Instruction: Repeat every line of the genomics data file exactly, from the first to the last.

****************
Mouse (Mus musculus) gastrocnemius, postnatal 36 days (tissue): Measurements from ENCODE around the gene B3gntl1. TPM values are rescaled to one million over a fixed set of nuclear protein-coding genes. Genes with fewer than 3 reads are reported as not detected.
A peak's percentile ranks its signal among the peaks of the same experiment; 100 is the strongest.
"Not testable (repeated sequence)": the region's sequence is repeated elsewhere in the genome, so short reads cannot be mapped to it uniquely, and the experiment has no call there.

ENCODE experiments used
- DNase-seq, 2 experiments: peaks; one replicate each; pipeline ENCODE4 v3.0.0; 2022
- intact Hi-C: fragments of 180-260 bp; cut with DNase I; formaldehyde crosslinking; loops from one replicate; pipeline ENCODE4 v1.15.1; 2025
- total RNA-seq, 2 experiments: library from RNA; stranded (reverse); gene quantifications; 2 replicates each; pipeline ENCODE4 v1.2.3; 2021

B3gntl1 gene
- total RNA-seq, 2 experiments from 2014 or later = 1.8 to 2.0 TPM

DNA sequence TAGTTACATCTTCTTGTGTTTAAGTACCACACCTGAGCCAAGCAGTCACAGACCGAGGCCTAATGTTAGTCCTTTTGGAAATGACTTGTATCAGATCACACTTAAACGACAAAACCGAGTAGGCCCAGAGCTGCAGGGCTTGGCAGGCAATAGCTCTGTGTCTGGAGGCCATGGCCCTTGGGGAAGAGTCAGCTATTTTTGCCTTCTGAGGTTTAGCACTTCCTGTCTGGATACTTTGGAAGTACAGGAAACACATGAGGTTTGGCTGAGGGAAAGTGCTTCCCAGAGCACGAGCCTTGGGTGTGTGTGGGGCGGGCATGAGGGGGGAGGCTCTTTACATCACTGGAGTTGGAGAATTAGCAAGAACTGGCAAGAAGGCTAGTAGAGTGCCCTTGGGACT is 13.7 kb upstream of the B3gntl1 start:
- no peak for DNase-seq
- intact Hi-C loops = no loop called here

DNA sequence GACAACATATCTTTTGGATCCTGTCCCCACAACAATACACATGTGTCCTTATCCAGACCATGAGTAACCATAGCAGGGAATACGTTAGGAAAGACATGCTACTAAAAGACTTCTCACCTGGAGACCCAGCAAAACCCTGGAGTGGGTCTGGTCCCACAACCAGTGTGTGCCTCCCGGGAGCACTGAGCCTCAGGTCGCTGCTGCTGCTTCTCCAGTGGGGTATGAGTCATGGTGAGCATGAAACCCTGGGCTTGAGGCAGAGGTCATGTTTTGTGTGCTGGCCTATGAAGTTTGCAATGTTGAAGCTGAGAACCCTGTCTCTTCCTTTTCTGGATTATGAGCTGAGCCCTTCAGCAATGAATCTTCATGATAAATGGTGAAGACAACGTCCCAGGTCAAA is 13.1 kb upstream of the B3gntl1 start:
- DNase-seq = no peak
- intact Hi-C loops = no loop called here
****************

Mouse (Mus musculus) gastrocnemius, postnatal 36 days (tissue): Measurements from ENCODE around the gene B3gntl1. TPM values are rescaled to one million over a fixed set of nuclear protein-coding genes. Genes with fewer than 3 reads are reported as not detected.
A peak's percentile ranks its signal among the peaks of the same experiment; 100 is the strongest.
"Not testable (repeated sequence)": the region's sequence is repeated elsewhere in the genome, so short reads cannot be mapped to it uniquely, and the experiment has no call there.

ENCODE experiments used
- DNase-seq, 2 experiments: peaks; one replicate each; pipeline ENCODE4 v3.0.0; 2022
- intact Hi-C: fragments of 180-260 bp; cut with DNase I; formaldehyde crosslinking; loops from one replicate; pipeline ENCODE4 v1.15.1; 2025
- total RNA-seq, 2 experiments: library from RNA; stranded (reverse); gene quantifications; 2 replicates each; pipeline ENCODE4 v1.2.3; 2021

B3gntl1 gene
- total RNA-seq, 2 experiments from 2014 or later = 1.8 to 2.0 TPM

DNA sequence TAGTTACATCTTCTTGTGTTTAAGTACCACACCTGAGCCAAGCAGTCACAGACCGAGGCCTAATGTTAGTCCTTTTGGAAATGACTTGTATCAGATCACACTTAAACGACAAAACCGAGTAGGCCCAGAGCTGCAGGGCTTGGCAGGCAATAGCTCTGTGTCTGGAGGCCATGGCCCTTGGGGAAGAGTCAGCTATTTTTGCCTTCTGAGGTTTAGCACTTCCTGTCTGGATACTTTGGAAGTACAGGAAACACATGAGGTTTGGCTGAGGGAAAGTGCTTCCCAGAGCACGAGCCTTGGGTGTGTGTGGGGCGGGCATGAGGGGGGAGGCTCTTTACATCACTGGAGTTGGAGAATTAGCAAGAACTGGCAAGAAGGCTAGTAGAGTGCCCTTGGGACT is 13.7 kb upstream of the B3gntl1 start:
- no peak for DNase-seq
- intact Hi-C loops = no loop called here

DNA sequence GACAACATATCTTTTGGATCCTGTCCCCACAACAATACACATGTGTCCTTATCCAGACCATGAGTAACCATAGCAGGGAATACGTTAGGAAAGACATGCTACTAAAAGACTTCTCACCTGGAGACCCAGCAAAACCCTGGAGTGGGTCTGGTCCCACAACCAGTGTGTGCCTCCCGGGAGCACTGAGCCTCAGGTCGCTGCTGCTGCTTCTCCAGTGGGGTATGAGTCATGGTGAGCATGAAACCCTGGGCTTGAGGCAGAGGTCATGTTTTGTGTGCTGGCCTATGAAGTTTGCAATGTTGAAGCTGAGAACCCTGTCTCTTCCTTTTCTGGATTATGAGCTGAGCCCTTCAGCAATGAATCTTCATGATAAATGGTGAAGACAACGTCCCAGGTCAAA is 13.1 kb upstream of the B3gntl1 start:
- DNase-seq = no peak
- intact Hi-C loops = no loop called here